By Allan Woods
The two sexual assaults that occurred over the last three weeks around campus were the only ones reported to Ryerson Security in the last year, but an employee of the school’s discrimination and harassment office says that number may be tragically misleading.
Based on national statistics, Tony Conte, an educational equity advisor with Ryerson’s discrimination and harassment office, said there are many more women that never come forward to report their cases of assault.
On Friday March 22, a third-year broadcast student was pinned against a wall near Pitman Hall and had sexual demands made of her. She was then struck over the head with a glass bottle before escaping. Almost one week later, on March 28, two women were accosted by a man outside a coffee shop on Victoria Street in two separate incidents. That man was later caught and charged by police.
The statistics dealing with sexual assault tell a much different tale than Ryerson Security’s incident reports, though. According to a 1993 Statistics Canada survey, one in three women are victims of sexual assault.
“That’s they key thing. A lot of this stuff goes unreported,” Conte said. “Some women feel they have brought it upon themselves.”
Others fear being revictimized when they report it to police, or having to relive the trauma when they recount the attack. Others still fear they won’t be believed if they come forward with their story.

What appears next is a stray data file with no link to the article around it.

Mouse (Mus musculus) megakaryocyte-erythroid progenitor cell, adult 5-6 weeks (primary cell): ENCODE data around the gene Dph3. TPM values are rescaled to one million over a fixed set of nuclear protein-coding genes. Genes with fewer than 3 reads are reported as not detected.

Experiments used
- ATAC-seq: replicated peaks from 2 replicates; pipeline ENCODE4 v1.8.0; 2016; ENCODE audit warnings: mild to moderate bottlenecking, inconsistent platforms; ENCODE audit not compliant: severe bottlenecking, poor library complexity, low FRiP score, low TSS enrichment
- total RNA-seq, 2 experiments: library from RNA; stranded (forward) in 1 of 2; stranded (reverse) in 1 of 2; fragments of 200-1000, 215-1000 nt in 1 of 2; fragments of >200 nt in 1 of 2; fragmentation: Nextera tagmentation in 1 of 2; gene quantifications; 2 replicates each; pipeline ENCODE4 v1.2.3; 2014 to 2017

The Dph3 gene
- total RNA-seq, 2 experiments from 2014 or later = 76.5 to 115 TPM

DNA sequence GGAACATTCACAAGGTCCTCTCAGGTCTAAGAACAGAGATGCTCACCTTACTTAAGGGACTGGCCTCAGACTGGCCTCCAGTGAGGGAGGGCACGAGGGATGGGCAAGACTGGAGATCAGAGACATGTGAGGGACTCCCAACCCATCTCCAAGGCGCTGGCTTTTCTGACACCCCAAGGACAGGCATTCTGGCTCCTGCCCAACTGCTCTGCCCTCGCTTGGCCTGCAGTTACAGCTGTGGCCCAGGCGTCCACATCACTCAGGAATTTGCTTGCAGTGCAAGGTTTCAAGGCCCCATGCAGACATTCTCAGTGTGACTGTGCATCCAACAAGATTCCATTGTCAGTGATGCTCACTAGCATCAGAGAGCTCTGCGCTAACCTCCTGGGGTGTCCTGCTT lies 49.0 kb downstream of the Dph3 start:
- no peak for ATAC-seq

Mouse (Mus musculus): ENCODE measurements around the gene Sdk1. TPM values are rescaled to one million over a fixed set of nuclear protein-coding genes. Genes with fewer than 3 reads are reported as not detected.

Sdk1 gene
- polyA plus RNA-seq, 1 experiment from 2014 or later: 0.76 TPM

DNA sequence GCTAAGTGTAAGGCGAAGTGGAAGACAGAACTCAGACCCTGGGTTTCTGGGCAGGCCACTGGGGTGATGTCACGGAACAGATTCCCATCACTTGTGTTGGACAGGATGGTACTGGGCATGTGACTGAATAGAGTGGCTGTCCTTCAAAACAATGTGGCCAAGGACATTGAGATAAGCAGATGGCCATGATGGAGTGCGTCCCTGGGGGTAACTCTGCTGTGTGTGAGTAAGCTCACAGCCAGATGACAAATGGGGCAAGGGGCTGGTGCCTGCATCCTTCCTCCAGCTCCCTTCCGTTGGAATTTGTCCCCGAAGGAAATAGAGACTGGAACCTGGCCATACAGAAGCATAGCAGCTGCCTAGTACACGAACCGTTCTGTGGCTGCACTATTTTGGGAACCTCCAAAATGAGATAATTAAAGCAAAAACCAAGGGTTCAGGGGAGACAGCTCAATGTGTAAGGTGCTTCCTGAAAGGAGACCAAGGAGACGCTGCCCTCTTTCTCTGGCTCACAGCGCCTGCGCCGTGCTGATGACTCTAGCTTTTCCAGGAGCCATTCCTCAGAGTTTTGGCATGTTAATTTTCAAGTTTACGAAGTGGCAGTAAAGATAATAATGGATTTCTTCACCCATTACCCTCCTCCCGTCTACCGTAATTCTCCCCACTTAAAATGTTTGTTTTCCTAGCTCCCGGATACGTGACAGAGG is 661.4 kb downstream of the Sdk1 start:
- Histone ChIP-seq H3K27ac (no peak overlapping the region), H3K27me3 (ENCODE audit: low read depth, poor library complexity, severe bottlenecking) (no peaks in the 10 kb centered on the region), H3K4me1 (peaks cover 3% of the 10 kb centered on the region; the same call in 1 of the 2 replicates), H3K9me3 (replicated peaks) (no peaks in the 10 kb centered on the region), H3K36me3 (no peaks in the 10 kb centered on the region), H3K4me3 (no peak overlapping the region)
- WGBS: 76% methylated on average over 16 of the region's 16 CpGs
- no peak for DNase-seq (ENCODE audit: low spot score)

“There’s a myth that women falsely report this,” Conte said.
Ryerson’s harassment office defines sexual assault as “any unwanted touch of a sexual nature. Sexual assault ranges from unwanted touching or fondling to forced kissing, to forced intercourse. Sexual assault is a crime of violence, motivated by a desire to control or dominate.”
The words of broadcast student assaulted near Pitman chillingly echo this definition.
“He was in control of me.” She said. “He had me pinned against the wall. He was a big guy. There was little that I could have done.”
Conte said people who’ve been assaulted and seek help from his office are placed “back in the driver’s seat” because after an attack, victims often feel a terrifying loss of power and sense of vulnerability.
The harassment office will support assault victims in whatever decisions they make, Conte sais, whether it be to report the attack or to seek counselling.
Ryerson Security’s management was unavailable for comment but a pamphlet issued by the department warns women against taking shortcuts through isolated areas, especially late at night. Instead they should keep to well-travelled routes and well-lit areas.
In case of an emergency, blue lights around campus mark intercoms that provide a direct link to security officers. As well, all payphones on campus call the Bond Street headquarters when someone dials 80. Students who find themselves alone late at night or are concerned for their safety can call 416-979-5001 to request a security escort to any location on campus or to the Dundas subway station, 24 hours a day.